RxPG News Feed for RxPG News

Medical Research Health Special Topics World
  Home
 
   Health
 Aging
 Asian Health
 Events
 Fitness
 Food & Nutrition
 Happiness
 Men's Health
 Mental Health
 Occupational Health
 Parenting
 Public Health
 Sleep Hygiene
 Women's Health
 
   Healthcare
 Africa
 Australia
 Canada Healthcare
 China Healthcare
 India Healthcare
 New Zealand
 South Africa
 UK
 USA
 World Healthcare
 
 Latest Research
 Aging
 Alternative Medicine
 Anaethesia
 Biochemistry
 Biotechnology
 Cancer
 Cardiology
 Clinical Trials
 Cytology
 Dental
 Dermatology
 Embryology
 Endocrinology
 ENT
 Environment
 Epidemiology
 Gastroenterology
 Genetics
 Gynaecology
 Haematology
 Immunology
 Infectious Diseases
 Medicine
 Metabolism
 Microbiology
 Musculoskeletal
 Nephrology
 Neurosciences
 Obstetrics
 Ophthalmology
 Orthopedics
 Paediatrics
 Pathology
 Pharmacology
 Physiology
 Physiotherapy
 Psychiatry
 Radiology
 Rheumatology
 Sports Medicine
 Surgery
 Toxicology
 Urology
 
   Medical News
 Awards & Prizes
 Epidemics
 Launch
 Opinion
 Professionals
 
   Special Topics
 Ethics
 Euthanasia
 Evolution
 Feature
 Odd Medical News
 Climate

Last Updated: Oct 11, 2012 - 10:22:56 PM
Research Article
Latest Research Channel

subscribe to Latest Research newsletter
Latest Research

   EMAIL   |   PRINT
30 years on in the epicenter of the African AIDS epidemic

Nov 12, 2010 - 5:00:00 AM
The effects of HIV/AIDS are not as apparent with the simple clarity once assumed because so much else is going on in any society. For policymakers this research shows that they cannot focus on one aspect and assume everything can be attributed to that - too often HIV is reduced to a medical issue, but so much of what is going on is to do with social lives and behaviour, not just sexual behaviour. Resources often go to the medical and not the social support.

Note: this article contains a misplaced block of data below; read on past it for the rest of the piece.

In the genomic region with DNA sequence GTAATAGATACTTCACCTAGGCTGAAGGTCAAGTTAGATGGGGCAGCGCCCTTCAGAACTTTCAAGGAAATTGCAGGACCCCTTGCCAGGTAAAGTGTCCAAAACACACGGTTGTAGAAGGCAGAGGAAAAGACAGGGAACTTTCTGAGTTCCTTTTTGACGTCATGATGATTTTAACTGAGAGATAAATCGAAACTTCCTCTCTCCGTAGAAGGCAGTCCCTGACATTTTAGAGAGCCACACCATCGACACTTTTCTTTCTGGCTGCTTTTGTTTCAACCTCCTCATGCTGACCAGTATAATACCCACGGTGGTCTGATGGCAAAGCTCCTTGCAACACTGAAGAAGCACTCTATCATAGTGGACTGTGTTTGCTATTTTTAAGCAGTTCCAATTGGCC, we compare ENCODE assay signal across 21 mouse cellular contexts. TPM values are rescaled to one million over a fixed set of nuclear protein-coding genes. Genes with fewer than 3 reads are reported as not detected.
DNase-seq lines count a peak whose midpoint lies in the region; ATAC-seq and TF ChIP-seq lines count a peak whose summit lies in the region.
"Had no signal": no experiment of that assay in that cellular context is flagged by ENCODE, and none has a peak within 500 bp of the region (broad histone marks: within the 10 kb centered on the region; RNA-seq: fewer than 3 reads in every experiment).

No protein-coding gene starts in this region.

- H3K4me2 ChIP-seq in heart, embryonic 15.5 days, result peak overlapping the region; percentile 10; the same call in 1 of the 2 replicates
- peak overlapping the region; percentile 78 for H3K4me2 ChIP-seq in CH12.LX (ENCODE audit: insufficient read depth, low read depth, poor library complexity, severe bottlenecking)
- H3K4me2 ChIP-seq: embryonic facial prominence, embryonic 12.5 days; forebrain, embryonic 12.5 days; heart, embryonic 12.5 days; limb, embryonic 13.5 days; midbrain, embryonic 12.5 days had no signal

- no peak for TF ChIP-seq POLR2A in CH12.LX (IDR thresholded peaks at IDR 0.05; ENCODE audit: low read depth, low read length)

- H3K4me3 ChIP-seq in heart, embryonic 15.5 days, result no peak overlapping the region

[RxPG] The impact of 30 years of HIV on an area once described as the epicentre of the African AIDS epidemic will be discussed at a lecture hosted by the University of East Anglia (UEA) in London this month.

Progressive declines in agricultural production, with dire consequences for rural livelihoods, were originally predicted as a result of the long-term effects of HIV and AIDS in central and south western Uganda. However, recent research has shown that those forecasts have not come true.

The lecture 30 years into the HIV epidemic in South West Uganda and the rural economy hasn't collapsed. What happened? takes place on November 25 at UEA London, ahead of World AIDS Day on December 1. Prof Janet Seeley, of the university's School of International Development, will report on research carried out over the last three decades that has looked in more depth at the impact of HIV-related infection and AIDS-related deaths on individuals, communities and livelihoods, in order to contribute to the design of policies and programmes that address the ongoing issues.

Prof Seeley, who has studied the effects of HIV/AIDS on rural communities in East Africa, in particular Uganda, for more than 20 years, will explore the reasons why rural livelihoods have proved to be much more resilient than had been expected in this region, and suggest lessons for forecasting.